the weight of an acrylic aquarium is half that of an aquarium
made of glass.
Acrylic aquariums are stronger than glass
aquariums. Even though an acrylic
aquarium can be broken, they can withstand accidents and mistakes
better than glass.
Acrylic aquariums are better insulators
than glass. An acrylic aquarium will hold the water temperature
easier than a glass aquarium. The ambient room temperature
will not have as large of an impact on an acrylic aquarium
as it will on a glass aquarium.
Acrylic can be refinished. Unlike glass, if acrylic is scratched,
it can be repaired. Kits are available that will allow scratches
to be polished out of acrylic. With glass aquariums, once
they are scratched, they are scratched for life.
Acrylic aquariums are easier to drill than glass aquariums.
While you can purchase drilled glass aquariums, there is always
a greater risk of breakage during drilling compared to an
Disadvantages of Acrylic Aquariums:
Acrylic aquariums cost much more than glass
aquariums. While the cost of acrylic aquariums have come down
one can expect to pay almost double the cost for an acrylic
aquarium when compared to glass. Because of manufacturing
costs and limited availability the cost is more than glass
Acrylic aquariums are less commonly available.
Many local fish stores stock only a few sizes of acrylic aquariums,
if any. As an example, the LFS near my house has four different
sized acrylic aquariums in stock and nearly 30 different sized
Acrylic aquariums may significantly deform
when full of water, causing bowing of the edges and deformation
of the sides. Additionally acrylic aquariums need to be supported
completely across the bottom; metal stands which support aquariums
only on the edges need to have a piece of plywood or other
support completely across the bottom of the tank.
Whether you choose glass or acrylic, as long as you stick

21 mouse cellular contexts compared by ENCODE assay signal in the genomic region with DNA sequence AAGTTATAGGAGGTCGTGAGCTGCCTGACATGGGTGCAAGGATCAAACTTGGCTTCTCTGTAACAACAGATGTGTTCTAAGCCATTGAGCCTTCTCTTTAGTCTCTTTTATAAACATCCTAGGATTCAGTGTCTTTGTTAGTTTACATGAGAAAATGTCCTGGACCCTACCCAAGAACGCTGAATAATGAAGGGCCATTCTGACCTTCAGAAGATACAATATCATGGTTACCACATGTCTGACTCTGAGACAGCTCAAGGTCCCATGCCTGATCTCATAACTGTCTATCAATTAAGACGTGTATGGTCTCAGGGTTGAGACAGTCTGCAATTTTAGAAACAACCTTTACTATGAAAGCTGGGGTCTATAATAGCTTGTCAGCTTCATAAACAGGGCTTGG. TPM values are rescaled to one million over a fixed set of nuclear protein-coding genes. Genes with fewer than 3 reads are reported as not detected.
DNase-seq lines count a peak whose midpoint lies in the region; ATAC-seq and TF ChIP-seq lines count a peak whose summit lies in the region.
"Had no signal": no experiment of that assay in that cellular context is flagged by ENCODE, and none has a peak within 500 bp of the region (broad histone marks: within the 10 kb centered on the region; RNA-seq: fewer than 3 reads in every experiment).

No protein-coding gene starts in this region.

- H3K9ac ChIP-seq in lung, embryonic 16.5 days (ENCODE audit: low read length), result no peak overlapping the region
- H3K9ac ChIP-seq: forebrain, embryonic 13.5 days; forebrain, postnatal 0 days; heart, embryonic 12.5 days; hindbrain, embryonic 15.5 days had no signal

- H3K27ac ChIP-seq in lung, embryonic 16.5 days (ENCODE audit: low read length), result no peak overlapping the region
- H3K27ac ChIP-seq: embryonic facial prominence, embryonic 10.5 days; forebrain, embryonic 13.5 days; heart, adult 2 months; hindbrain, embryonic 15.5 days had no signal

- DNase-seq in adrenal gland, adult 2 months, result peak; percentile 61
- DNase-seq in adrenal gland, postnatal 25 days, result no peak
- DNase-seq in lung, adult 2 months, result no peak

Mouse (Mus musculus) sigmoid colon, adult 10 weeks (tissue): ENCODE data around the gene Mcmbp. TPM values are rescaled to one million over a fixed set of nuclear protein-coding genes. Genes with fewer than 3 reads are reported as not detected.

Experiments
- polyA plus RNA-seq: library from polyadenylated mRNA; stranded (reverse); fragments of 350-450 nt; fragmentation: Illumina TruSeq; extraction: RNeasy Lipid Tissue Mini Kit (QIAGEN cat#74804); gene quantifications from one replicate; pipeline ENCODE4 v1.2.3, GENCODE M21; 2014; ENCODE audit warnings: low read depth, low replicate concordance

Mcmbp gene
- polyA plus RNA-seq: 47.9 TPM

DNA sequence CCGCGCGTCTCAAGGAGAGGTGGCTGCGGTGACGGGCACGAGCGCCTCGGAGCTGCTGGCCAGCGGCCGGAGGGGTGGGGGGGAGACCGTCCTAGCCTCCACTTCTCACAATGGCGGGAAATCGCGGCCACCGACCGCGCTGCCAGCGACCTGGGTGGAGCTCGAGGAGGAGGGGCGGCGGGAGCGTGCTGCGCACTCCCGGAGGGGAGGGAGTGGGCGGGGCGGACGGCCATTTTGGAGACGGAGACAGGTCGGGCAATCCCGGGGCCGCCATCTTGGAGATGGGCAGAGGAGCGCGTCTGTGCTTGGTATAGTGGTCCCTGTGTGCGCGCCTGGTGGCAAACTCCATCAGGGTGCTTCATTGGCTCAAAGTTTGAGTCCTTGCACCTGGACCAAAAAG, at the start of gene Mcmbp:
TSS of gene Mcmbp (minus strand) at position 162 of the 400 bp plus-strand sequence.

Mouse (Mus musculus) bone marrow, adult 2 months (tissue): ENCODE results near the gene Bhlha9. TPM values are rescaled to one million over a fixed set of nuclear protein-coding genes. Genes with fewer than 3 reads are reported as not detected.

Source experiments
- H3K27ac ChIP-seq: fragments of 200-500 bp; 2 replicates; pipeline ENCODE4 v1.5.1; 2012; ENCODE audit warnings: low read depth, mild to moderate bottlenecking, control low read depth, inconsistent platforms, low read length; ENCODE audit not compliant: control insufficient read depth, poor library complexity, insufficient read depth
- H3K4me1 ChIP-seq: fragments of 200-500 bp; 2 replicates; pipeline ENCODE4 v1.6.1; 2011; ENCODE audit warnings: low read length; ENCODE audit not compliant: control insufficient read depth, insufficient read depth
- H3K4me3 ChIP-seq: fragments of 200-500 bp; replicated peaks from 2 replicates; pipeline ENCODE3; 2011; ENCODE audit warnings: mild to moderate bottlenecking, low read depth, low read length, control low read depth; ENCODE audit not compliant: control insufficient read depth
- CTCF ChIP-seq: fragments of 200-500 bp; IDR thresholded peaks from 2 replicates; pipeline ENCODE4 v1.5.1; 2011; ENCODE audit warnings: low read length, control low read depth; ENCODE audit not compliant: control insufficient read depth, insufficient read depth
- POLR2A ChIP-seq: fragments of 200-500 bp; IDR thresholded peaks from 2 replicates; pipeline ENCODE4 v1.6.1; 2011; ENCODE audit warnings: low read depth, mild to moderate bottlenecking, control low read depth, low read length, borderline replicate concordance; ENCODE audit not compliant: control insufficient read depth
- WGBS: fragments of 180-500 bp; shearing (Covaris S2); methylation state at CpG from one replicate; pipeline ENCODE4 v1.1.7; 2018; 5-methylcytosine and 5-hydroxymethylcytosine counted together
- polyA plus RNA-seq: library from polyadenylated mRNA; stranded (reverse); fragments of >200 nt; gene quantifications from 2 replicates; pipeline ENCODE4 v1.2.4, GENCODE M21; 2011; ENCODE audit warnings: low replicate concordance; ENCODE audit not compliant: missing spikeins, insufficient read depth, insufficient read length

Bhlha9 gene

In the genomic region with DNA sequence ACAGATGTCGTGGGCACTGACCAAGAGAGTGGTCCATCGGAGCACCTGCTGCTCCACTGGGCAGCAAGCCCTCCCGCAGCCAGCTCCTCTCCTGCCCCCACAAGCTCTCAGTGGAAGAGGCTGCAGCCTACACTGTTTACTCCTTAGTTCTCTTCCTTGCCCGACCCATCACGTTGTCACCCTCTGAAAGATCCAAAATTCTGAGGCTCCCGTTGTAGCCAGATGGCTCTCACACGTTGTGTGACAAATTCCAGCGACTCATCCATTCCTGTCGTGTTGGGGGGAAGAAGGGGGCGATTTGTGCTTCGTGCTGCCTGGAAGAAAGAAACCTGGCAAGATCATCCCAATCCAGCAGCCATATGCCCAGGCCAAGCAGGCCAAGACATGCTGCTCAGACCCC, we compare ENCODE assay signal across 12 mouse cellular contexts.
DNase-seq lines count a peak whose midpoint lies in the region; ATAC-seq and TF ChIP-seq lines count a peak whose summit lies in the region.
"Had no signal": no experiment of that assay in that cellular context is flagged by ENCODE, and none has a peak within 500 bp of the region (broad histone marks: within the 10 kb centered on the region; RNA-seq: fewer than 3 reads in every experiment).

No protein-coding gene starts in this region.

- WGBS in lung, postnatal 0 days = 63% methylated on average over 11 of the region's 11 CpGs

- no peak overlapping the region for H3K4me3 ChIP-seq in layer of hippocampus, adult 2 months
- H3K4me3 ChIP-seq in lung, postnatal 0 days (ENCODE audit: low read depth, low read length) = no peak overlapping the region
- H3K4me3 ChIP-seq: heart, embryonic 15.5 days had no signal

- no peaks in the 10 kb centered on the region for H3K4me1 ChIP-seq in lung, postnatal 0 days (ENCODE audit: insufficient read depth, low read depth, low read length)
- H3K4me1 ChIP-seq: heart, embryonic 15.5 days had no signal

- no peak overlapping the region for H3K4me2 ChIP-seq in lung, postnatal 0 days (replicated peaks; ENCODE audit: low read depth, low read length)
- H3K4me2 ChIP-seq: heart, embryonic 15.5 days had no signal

to high quality brands with good warranties, you should have
many years of enjoyment from your aquarium. I have used glass
aquariums since I started in this hobby and have been happy
with the results but since I am going to be setting up a 200
plus gallon aquarium, this time, I am going to use acrylic
because of the reduced weight and better visual clarity.
Drilled or UN-drilled Aquariums
Most aquariums, both acrylic and glass,
can be ordered with drilled holes for overflows and water
returns. While a hang-on type overflow can be used on un-drilled
aquariums, many hobbyists opt for the drilled overflows. One
thing to remember if you plan on drilling your glass aquarium
on a later date is to make sure that it does not have tempered
glass panels. Tempered glass is not drillable. While acrylic
is easier to drill, you should only drill it yourself if you
are certain that you can do it, otherwise give that task to
someone with experience. We will discuss overflows in a future
There are many different types of commercial
stands and other stand options available to the reef hobbyist.
For most of the common size aquariums there is a stand available
from the same manufacturer of the aquarium. There is also
the option of using a good, sturdy piece of furniture or building
your own stand, but the aquarium manufacturer may have certain
stand requirements when it comes to honoring warranties.
Most, if not all, of the aquarium manufacturers
offer stands that are made to specifically fit the aquariums
that they manufacture. Many of these stands also come in a
variety of colors and materials to match everyone's taste
and décor. Oak, walnut, pine, and acrylic are just
some of the materials that are offered by certain aquarium
Another consideration when purchasing a